The diversity of the school's student body broadened with the addition of the first graduating African American student (Nancy Bankhead) in 1955, and the first graduating male student (Kenneth Ross Church) in 1963. The 1960s saw a national decline in the supply of highly skilled nurses.
On August 15, 1968, the Board of Directors of St. Mark's Hospital voted to terminate the Diploma Program of the St. Mark's Hospital School of Nursing as of June 1970. In an effort to build support for the program, Westminster College and St. Mark's Nursing School commenced a baccalaureate-nursing program together, completing the transition in 1970, in time for the first Westminster students to graduate from the program in 1972.
Dr. Galen O. Belden (secretary of the medical staff at St. Mark's Hospital) established a memorial scholarship in 1991 shortly after his wife's death. The Irene Bunch Belden Memorial Nursing Scholarship is awarded to nursing students at Westminster College who have completed their freshman year and demonstrate financial need. In the 2009-2010 year, 12 student nurses were each awarded $3,100.
More information on the current Westminster College School of Nursing and Health Sciences is available online.
Sources of information for this biographical/historical note:
Content Description +/-
This collection consists of a single small volume containing various lists of applicants and nursing students, and agreements for the St. Mark's Hospital School of Nursing in Salt Lake City, Utah. The handwritten title identifies the book as, "Names of Nurses and Applicants for the Training School St. Mark's Hospital, March 1894, M. E. Newitt, Superintendent Training School." Entries in the volume date from 1894-1906.
The first list (p. 2) contains the names of 28 nursing students who left the school. It includes a number, the student's name and reason for leaving (graduated, married, left voluntarily, ill health, and death). The second list (pp. 3-4) details 29 applicants containing a number, applicant's name, date entered the program, and date received. Lines are drawn through six of the names with an explanation provided on following page (p. 5). The explanatory lists begins with the number eight and lists applicant's name and home town, date entered, and explanation (i.e., "unsuitable," "transfer," "too old"). All applicants are women; most are single ("Miss"), three are married ("Mrs.").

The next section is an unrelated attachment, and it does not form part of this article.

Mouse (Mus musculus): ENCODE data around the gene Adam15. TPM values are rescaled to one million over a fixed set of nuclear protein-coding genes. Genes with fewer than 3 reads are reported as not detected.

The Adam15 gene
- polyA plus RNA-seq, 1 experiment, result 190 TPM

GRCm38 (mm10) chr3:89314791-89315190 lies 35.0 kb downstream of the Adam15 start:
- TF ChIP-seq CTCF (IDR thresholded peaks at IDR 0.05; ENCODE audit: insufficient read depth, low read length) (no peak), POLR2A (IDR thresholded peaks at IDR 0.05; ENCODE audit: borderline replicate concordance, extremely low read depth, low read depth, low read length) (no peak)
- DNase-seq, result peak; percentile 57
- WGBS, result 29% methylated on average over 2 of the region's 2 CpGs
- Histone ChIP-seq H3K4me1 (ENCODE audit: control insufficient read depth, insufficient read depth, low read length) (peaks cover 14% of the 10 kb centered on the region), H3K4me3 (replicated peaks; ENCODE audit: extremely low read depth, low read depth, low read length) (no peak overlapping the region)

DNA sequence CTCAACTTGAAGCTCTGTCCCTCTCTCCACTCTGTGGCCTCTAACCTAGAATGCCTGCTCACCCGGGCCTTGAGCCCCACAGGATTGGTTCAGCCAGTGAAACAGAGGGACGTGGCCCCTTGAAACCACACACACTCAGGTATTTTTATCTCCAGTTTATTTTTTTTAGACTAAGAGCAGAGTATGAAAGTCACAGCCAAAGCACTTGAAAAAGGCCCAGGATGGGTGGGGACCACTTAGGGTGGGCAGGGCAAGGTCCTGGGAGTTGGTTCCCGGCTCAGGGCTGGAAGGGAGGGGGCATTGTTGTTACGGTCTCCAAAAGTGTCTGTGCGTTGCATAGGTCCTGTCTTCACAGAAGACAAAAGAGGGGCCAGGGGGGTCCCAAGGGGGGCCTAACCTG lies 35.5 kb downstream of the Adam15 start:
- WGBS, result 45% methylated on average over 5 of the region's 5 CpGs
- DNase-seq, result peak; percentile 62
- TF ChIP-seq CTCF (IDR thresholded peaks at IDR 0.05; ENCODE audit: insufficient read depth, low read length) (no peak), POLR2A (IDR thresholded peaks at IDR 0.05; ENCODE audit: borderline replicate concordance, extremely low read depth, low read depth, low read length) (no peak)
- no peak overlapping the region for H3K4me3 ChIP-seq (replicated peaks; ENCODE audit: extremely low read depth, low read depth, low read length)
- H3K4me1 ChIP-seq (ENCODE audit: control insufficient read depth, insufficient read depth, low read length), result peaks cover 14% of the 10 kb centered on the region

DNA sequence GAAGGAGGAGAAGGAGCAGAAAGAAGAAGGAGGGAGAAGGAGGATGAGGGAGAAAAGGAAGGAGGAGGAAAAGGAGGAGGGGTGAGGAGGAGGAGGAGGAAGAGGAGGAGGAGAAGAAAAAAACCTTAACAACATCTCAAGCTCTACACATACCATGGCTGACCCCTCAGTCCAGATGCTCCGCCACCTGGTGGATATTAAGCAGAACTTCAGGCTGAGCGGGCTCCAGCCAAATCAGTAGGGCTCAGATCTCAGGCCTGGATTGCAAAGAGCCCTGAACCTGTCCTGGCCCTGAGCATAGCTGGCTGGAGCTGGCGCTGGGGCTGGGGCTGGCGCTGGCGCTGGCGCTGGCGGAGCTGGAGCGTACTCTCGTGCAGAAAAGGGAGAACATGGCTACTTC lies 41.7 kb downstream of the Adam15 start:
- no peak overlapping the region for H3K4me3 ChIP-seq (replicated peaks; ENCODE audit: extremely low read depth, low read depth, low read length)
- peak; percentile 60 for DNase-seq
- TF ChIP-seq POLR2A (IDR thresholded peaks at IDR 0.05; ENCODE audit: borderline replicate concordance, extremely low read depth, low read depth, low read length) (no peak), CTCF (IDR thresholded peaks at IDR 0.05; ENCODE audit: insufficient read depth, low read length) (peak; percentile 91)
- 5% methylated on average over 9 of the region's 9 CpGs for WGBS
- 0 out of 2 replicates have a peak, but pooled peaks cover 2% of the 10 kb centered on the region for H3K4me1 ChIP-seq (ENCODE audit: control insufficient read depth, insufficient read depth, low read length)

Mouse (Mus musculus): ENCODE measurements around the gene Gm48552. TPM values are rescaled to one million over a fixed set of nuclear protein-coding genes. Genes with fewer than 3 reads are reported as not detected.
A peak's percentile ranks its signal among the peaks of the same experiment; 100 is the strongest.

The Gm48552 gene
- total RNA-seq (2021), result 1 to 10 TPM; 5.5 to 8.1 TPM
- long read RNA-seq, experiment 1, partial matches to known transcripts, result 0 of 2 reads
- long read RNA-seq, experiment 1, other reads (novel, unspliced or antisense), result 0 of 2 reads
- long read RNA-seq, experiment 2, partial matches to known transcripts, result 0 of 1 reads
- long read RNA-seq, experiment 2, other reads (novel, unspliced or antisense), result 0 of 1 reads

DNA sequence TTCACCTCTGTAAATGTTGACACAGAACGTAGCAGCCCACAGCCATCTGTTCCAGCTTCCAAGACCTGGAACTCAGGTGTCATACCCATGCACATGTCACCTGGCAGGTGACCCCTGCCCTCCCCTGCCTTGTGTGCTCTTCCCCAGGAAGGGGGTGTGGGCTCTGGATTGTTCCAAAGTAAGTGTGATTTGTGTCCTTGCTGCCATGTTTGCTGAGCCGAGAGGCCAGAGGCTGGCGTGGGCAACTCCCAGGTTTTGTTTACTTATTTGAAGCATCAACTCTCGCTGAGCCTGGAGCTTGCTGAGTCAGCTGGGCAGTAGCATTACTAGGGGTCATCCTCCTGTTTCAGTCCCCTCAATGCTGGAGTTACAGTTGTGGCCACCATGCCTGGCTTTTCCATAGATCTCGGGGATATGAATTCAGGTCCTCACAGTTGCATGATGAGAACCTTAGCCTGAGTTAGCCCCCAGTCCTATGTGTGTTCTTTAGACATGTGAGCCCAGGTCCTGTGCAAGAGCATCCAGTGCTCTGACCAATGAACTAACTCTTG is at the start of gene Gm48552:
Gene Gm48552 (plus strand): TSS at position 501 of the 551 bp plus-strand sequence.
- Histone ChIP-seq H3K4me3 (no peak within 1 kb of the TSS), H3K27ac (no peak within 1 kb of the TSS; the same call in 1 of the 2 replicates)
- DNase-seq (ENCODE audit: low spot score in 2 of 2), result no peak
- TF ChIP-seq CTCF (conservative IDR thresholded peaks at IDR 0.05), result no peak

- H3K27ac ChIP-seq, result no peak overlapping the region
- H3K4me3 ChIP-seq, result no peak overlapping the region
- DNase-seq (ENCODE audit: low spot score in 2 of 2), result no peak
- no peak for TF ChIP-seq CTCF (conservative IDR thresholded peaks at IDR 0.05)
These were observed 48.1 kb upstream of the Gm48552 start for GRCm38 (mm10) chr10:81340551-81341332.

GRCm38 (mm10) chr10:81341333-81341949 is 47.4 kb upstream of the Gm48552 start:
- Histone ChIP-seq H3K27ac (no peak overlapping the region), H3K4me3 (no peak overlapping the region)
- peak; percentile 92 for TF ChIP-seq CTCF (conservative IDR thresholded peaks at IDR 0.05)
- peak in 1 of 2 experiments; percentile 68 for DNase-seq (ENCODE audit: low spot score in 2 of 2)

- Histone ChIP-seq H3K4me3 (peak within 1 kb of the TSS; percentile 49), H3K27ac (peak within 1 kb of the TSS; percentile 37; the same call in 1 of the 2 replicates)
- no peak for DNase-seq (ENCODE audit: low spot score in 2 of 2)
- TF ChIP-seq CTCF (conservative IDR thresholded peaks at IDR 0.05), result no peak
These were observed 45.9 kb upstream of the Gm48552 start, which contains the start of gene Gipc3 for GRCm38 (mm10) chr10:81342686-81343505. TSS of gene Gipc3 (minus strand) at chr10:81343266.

The student agreements (pp. 11-67) are signed statements committing the nursing student to remain in school for "two years. . . as a pupil and to obey the rules of the school and of the hospital." The practice was discontinued in March 1899 when Hospital Superintendent D.D. Wallace determined it was unnecessary to have pupils sign the agreements.
Collection Use +/-
Restrictions on Access:
Open to public research.
Twenty-four hours advance notice is encouraged.
Restrictions on Use:
It is the responsibility of the researcher to obtain any necessary copyright clearances.
Permission to publish material must be obtained from the director of the Giovale Library.
St. Mark's Hospital School of Nursing student applicants and agreement book, 1894-1906, ACC-064, Giovale Library Archives, Westminster College, Salt Lake City, Utah.
Administrative Information +/-
While the book itself has no apparent arrangement, the individual lists are arranged chronologically.
Processed by Patricia Lyn Scott in September 2005. The volume is very worn and the cover is loose. Only 67 pages of the total 236 pages contain any information.
St. Mark's Hospital (Salt Lake City, Utah). School of Nursing
Collection materials are in English.
0.2 linear feet; 1 volume
Language of the Finding Aid:
Author of the Finding Aid:
Finding aid written September 2005 by Patricia Lyn Scott; expanded January 2015 by Sarah Shaw.
EAD Creation Date:
2015 January 13 by Sarah Shaw
Describing Archives : A Content Standard (DACS)
Related collections and photographs in Giovale Library Archives:
St. Mark's Hospital (Salt Lake City, Utah). School of Nursing--Archives
Nursing--Study and teaching--History--Sources
Form or Genre Terms:
Newitt, Mary Edith
Salt Lake City (Utah)--History--Sources